LOUISVILLE, Ky. — As more people are growing up removed from the farm than a few generations ago, agriculture programs in urban areas are teaching them from where their food hails.
Kentucky’s largest city, Louisville, has become a prime example. The latest endeavor launched earlier this month is designed to teach young people about nutrition and how to grow, cook, market and sell their own food.
The Seed to Sale initiative debuted at the Parkland Boys and Girls Club with a host of local and state officials, including State Agriculture Commissioner James Comer, Louisville Mayor Greg Fischer and District 1 City Councilwoman Attica Scott.
Comer said the great thing about the program is every Boys and Girls Club across the state can participate.
"I think we have raised enough interest and enthusiasm in the private sector that any Boys and Girls Club in the state that wants to have this, we can get the funding for them," he said. "A lot of private sector businesses have stepped up to the plate and said they’ll help."
Comer said extension personnel in those areas where there is an interest have also agreed to help and teach classes using the gardens as outdoor classrooms, in trying to show these young people how to grow food. He added many of these urban children have never seen fresh vegetables on the vine.
"Now they are growing it and will want to eat it because they take pride in the fact that they helped produce it," said Comer. "Hopefully it will change their diet, inspire them to do things with a sense of entrepreneurial spirit and maybe help develop future leaders and entrepreneurs with these types of projects."
Fischer said connecting young people to gardening is a proven way to move the needle when it comes to children accepting fresh fruits and vegetables – they will eat what they grow. "Community gardens and programs like this also build entrepreneurial skills in young people, and they build stronger, safer and more connected and engaged neighborhoods and communities," he added.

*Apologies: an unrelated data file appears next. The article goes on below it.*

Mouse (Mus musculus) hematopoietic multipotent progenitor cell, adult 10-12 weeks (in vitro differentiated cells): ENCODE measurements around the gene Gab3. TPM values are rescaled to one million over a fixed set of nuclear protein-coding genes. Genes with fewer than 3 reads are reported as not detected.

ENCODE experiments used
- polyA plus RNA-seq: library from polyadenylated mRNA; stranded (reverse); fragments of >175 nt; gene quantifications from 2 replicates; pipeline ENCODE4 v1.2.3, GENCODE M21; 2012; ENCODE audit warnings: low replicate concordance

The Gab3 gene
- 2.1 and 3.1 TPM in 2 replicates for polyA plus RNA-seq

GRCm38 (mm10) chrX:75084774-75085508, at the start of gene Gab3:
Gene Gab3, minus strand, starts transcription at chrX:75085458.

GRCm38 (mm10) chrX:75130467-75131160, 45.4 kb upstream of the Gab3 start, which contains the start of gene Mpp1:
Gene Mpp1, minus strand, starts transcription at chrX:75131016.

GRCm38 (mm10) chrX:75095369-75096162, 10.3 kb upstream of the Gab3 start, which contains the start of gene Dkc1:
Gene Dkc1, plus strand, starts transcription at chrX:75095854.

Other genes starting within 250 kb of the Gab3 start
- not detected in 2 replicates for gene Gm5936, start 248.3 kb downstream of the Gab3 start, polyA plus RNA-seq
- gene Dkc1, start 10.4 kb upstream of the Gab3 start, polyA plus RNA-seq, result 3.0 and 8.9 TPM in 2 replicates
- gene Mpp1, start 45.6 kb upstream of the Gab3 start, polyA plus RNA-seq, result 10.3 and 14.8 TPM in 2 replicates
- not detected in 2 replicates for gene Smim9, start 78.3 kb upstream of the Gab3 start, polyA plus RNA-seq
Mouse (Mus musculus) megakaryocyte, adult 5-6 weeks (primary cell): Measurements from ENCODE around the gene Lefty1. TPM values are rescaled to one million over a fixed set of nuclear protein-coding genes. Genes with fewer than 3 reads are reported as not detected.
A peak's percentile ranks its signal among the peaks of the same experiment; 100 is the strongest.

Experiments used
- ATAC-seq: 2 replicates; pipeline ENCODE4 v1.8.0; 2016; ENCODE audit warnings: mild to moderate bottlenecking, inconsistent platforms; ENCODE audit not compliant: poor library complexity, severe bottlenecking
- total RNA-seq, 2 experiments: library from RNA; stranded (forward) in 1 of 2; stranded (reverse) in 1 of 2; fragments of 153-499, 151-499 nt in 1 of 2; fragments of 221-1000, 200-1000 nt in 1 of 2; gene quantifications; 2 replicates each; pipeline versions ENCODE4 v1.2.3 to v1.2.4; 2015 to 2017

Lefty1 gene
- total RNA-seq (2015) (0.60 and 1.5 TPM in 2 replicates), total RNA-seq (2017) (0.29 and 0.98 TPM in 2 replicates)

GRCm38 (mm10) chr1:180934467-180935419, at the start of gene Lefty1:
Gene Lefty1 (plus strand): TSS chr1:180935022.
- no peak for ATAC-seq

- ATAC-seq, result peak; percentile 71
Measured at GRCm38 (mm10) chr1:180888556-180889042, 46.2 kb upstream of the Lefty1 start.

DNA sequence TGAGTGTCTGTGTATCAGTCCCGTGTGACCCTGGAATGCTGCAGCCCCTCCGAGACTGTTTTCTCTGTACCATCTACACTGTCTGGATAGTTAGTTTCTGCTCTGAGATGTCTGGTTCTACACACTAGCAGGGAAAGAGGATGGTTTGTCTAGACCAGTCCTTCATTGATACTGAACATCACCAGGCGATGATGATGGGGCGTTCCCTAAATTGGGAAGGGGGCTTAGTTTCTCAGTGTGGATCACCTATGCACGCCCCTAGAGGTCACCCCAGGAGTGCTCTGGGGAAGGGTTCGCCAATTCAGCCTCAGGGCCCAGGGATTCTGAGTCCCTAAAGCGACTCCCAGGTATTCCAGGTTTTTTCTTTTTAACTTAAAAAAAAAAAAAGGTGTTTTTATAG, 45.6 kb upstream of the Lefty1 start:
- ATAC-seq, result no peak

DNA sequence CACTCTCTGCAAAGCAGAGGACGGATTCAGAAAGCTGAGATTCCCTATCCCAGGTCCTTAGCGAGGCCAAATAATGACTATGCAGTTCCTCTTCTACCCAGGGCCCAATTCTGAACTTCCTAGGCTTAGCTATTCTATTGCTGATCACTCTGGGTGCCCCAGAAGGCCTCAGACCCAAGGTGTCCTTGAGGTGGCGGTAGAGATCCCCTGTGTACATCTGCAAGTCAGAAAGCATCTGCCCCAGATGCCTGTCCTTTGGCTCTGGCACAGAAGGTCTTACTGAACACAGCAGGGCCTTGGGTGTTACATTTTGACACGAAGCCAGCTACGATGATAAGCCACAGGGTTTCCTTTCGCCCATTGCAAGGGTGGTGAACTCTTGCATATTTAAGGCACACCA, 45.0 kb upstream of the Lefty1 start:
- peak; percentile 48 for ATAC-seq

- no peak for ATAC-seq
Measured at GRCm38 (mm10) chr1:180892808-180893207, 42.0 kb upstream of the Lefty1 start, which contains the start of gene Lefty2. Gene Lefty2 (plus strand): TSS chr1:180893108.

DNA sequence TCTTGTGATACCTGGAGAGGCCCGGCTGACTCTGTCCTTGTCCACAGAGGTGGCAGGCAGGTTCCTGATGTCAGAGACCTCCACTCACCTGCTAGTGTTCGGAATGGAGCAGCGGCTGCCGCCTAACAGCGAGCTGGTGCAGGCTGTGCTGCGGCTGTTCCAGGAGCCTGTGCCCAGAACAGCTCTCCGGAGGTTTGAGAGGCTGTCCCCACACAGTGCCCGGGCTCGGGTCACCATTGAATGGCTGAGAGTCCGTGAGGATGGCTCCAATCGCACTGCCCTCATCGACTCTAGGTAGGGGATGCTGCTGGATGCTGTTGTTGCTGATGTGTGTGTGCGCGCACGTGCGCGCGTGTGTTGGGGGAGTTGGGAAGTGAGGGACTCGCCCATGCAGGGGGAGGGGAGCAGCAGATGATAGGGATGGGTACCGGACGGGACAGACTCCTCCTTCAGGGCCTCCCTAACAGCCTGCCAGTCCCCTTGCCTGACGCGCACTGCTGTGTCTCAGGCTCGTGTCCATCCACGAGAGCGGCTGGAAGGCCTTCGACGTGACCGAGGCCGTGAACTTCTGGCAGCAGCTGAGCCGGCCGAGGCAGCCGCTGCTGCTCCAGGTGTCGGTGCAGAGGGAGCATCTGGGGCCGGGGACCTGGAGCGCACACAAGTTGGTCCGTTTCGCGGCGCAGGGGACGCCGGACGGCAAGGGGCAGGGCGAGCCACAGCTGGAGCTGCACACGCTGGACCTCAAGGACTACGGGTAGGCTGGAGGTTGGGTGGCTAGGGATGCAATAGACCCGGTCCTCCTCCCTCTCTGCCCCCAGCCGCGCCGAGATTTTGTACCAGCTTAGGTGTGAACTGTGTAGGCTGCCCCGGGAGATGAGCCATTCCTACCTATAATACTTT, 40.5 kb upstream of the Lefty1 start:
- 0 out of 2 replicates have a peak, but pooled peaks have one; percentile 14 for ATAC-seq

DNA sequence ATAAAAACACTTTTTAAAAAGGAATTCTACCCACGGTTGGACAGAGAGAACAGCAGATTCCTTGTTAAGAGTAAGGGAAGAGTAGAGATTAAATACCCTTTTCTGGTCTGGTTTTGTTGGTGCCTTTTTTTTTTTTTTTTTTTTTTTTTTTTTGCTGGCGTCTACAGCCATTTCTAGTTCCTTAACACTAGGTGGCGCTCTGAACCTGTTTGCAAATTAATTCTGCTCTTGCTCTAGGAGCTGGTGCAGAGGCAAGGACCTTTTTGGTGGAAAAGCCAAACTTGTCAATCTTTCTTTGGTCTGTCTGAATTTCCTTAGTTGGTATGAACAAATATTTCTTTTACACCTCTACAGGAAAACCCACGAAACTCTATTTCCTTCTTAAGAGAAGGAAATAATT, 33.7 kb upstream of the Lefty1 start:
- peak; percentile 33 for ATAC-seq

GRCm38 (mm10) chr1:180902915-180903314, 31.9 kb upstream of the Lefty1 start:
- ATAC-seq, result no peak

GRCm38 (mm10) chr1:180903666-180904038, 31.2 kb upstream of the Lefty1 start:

Scott said the importance of this garden means these young people are going to go home and talk to their parents about gardening and they could start a garden at home.
"Kids, gardening is like building a community. You’re going to plant something, and you’re going to watch it grow," she said. "You’re going to watch it flourish, and you’re going to watch it make a difference for folks."
Comer said the Boys and Girls Clubs do great work and this project gives them something related to agriculture and "outside the box." Jennifer Helgeson, president and CEO of the Boys and Girls Clubs of Kentuckiana, said there are plans to roll it out to other Clubs across Kentucky in the coming years as interest grows.
"We are excited for this partnership and believe the program will be a great success," she said.
Comer said much is being taught in connection to the program, in addition to how to produce food. "You’re teaching work ethic, teamwork and teaching them how to achieve," he said. "I think one of the things that our education system is lacking in the state of Kentucky is we’re not teaching entrepreneurial skills."
He emphasized while FFA does teach those skills, so many children going to public schools in Kentucky just don’t get any type of entrepreneurial training. He hopes these projects will do just that, and that consumers will purchase this food.
He thinks businesses will indeed support the project and this event is just the first step of many positive events for these young people.
The Parkland program was funded by proceeds from an auction of misappropriated items obtained from former state ag commissioner Richie Farmer, held last May. Anthem Blue Cross and Blue Shield of Kentucky provided additional funding for the project.